Of note: the Orlando Sanford International Airport will be opting out.

  10. Joel
    November 18, 2010 at 4:07 pm #

    I don’t buy that response. You’re telling me it’s forced porn, sexual assault or nothing? And Congress passed these requirements when?

  11. David
    November 18, 2010 at 3:16 pm #

    Even if what the representative of SLC International said is true, opting out sends the message that out airport is trying to find alternatives rather than rolling over to submit to further assaults.

  12. November 18, 2010 at 5:47 pm #

    Florida said it would take a year to get rid of TSA. Salt Lake can make the decision as a political statement, and hopefully this mess will be sorted out by the time they have a private screener in place.

    Clear example of where state nullification of unconstitutional search is appropriate.

  13. November 19, 2010 at 8:27 am #

    In light of the response from SLC, I would not encourage airports to opt out.

    Think of the troubles in Iraq with contractors. By having the same screenings done by a private company, there may be undesirable consequences.

    I say, let’s focus on getting the mandate removed.

    No scanners, no enhanced pat downs!

    And while we are at it, let’s set some ground rules for how security at borders and airports is conducted. I know borders are exempt from the 4th amendment, and I assume they have decided that airports are de facto borders, hence the “you gave up your rights when you bought an airline ticket” mantra, but there must be a way to ensure a certain level of dignity in these places.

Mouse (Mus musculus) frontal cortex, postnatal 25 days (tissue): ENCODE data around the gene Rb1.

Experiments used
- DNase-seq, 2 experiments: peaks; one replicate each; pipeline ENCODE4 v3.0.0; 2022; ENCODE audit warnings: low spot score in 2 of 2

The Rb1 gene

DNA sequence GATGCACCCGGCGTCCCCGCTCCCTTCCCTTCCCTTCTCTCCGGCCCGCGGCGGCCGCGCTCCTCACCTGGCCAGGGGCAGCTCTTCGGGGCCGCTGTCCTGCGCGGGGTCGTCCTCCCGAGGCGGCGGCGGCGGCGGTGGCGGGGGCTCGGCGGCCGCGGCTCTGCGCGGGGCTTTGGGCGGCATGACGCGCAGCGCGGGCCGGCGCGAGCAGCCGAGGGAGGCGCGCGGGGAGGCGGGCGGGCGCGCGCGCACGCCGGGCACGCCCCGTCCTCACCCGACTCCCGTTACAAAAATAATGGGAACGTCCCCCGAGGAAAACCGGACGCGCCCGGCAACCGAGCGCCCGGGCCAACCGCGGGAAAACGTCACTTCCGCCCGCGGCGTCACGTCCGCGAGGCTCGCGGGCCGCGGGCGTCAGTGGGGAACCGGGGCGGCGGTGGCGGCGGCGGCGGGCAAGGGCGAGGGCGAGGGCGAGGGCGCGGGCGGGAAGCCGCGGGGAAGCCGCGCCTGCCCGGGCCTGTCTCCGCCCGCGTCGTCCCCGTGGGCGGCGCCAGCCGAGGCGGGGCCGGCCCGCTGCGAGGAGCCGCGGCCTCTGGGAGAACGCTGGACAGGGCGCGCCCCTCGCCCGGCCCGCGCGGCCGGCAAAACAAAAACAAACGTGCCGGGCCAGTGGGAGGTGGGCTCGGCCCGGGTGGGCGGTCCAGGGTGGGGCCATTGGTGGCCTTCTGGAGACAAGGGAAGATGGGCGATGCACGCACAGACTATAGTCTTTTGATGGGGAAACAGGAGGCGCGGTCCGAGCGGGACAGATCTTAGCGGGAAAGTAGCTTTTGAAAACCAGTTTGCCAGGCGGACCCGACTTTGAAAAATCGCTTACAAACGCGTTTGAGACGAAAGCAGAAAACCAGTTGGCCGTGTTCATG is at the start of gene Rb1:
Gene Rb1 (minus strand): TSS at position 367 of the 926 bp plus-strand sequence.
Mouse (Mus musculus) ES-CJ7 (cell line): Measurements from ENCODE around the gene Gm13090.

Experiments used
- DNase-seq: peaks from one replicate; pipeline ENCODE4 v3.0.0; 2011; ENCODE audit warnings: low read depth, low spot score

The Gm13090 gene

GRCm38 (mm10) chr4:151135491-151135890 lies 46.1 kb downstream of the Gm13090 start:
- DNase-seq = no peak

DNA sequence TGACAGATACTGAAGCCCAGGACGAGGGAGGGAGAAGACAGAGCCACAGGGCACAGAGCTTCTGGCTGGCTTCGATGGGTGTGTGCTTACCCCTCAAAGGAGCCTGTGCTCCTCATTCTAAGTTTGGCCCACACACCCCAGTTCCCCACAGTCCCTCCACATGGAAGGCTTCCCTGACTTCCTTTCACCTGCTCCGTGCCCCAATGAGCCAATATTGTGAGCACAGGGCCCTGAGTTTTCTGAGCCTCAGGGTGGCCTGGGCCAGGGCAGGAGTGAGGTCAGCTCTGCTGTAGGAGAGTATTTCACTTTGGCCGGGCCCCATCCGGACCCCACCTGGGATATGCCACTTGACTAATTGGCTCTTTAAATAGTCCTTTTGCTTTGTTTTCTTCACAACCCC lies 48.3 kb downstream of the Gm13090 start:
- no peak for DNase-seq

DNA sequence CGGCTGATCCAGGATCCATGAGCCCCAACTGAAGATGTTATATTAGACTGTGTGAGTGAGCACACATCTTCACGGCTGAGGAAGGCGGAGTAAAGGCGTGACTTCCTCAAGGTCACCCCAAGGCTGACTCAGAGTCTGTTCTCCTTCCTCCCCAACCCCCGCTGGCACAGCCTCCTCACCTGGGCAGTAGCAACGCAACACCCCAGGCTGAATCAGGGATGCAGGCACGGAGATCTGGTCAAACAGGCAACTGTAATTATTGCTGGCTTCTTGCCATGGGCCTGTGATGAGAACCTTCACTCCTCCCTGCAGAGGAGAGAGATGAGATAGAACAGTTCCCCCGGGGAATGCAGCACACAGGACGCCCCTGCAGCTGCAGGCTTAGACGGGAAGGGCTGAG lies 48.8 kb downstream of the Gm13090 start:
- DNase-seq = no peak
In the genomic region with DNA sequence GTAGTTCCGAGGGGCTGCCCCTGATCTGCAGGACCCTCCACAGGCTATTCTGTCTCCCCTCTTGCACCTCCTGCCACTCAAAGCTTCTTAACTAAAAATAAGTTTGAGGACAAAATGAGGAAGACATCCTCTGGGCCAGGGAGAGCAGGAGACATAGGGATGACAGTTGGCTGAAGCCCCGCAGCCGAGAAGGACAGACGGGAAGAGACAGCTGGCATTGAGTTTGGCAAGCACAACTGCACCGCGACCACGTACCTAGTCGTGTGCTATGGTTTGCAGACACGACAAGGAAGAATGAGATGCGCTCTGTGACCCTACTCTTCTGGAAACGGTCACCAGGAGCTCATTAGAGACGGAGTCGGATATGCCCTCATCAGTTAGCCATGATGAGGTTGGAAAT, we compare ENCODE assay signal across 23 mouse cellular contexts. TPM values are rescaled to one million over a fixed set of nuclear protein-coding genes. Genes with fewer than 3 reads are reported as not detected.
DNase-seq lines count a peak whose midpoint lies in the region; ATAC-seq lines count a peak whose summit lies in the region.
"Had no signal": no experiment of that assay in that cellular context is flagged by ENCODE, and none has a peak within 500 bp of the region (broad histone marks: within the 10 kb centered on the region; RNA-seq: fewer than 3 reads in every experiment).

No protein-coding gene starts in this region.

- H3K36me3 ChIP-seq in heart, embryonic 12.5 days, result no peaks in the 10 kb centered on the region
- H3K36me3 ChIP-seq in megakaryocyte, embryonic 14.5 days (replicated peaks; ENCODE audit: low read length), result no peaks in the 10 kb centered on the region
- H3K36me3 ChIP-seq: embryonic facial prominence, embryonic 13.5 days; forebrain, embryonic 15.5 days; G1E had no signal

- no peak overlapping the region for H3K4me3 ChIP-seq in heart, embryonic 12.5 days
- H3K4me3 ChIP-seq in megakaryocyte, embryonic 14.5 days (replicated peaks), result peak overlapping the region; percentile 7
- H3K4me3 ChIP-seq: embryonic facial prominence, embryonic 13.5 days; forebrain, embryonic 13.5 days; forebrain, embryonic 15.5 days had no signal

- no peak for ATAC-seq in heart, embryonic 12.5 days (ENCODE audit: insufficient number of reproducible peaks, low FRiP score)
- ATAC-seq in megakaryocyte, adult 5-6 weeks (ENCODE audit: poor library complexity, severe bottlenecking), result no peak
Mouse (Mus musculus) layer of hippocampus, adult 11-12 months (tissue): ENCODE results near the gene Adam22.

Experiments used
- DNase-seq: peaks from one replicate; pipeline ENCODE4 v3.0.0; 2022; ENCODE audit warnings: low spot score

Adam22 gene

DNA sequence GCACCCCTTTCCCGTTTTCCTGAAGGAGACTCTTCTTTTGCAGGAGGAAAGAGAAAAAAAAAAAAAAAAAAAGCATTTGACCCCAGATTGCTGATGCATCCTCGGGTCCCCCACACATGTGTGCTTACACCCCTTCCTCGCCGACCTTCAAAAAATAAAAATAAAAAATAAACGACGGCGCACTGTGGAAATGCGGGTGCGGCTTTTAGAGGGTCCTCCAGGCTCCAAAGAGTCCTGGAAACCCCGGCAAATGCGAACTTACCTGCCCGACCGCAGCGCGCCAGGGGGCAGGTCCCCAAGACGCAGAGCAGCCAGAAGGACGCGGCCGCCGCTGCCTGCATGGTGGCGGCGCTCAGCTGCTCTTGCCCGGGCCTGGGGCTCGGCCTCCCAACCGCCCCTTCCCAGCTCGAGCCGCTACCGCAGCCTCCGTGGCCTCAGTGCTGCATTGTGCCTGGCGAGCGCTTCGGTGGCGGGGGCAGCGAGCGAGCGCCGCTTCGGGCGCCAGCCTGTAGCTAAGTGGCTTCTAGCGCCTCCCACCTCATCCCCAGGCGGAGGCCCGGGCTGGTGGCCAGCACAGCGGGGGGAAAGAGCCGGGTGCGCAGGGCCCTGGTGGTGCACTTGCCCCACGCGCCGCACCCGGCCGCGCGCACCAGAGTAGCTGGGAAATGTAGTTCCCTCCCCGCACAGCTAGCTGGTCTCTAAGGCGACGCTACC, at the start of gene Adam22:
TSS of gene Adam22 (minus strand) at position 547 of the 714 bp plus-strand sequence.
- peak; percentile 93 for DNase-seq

I think we are in the ‘asteroid’ in Star Wars that turned out to be the stomach of a beast. The beast is no longer trying to hide and is showing it’s teeth and is about to clamp down.

    One thing is for sure, things are changing in America.

  14. November 19, 2010 at 2:52 pm #

    I hadn’t flown for years (especially since 2001) when a family emergency required that I fly a couple of years ago. Since I live far away from the intermountain west, and since the emergency was in the intermountain west (where I had not lived for an extended period of time), one of the three airports I used was SLC.

    The other two airports were extremely friendly and very much in favor of traveller dignity; I was not harrassed at all; they were efficient, but there was no threat to my personal dignity–

    SLC, on the other hand, was a nightmare.

    There were so many zones–

    I couldn’t leave my zone to get a drink of water–

    There were agents of HS on every side; it felt that there were more agents than travellers–

    and then I was frisked–

    yes, frisked; it wasn’t the sort of obscene pat-down that is being done at present, but I was frisked; it was the first time in my life, and it was a very strange experience.

    As I left I was relieved that I was done with SLC; I knew the other two airports would be serene in comparison (and they were)–

    and I wondered why SLC is so extreme.

    As an LDS it troubled me.

    Why is that airport so ‘obedient’ to everything that is controlling and wrong-headed?

    I have determined that that will be my last flight–

  15. November 19, 2010 at 2:54 pm #

    lm, I think you are correct about the ‘belly of the beast’–

  16. Jim Davis
    November 19, 2010 at 5:21 pm #

    I was very disturbed to find out that my wife, unknowingly, got scanned by the pornosecurity-machine at the Salt Lake City Airport at its inception. They should have told her what the machine did and they should have told her that it was voluntary (like it was originally sold to the public) but none of that was explained. They just told her to go stand in that machine and so she did. BASTARDS!!!

    I’m betting that all of this pressure to change security procedures at the airports is going to force the TSA to change their procedures…but those changes will still violate privacy-just in a different way. The public will see it as a compromise and the outcry will fizzle off. Our privacy will still be getting violated by federal agents. I hope I’m wrong but the invasion of privacy is something I have yet to see reverted by any significant degree in America.

    I also boycott flying until these unnecessary and intrusive procedures are done away with.

    Contact your congressman/woman and tell them to support Ron Paul’s bill: HR 6416-The American Traveler Dignity Act.